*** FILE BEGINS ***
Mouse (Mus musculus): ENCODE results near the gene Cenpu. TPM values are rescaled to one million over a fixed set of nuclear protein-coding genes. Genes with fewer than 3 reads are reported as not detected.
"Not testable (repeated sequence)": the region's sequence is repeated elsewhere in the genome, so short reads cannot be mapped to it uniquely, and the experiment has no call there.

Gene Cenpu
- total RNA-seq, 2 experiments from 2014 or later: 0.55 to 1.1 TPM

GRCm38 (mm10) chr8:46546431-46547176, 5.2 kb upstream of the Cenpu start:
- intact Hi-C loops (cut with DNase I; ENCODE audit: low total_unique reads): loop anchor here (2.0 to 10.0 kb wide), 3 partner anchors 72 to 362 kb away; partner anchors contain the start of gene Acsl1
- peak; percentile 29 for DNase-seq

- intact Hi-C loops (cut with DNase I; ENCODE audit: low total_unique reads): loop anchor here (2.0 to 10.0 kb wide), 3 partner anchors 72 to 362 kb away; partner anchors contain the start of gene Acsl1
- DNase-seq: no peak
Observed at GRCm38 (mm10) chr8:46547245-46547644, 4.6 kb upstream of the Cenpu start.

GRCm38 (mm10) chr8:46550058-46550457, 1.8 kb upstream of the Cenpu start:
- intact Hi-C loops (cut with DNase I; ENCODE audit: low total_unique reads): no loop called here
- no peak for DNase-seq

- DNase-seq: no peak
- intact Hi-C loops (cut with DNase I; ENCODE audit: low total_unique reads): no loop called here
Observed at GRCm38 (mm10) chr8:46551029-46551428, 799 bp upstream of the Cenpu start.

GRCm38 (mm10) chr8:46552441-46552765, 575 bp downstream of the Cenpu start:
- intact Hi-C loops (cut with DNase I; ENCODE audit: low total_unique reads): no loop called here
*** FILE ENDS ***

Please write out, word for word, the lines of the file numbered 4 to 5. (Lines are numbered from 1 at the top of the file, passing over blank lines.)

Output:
- total RNA-seq, 2 experiments from 2014 or later: 0.55 to 1.1 TPM

GRCm38 (mm10) chr8:46546431-46547176, 5.2 kb upstream of the Cenpu start: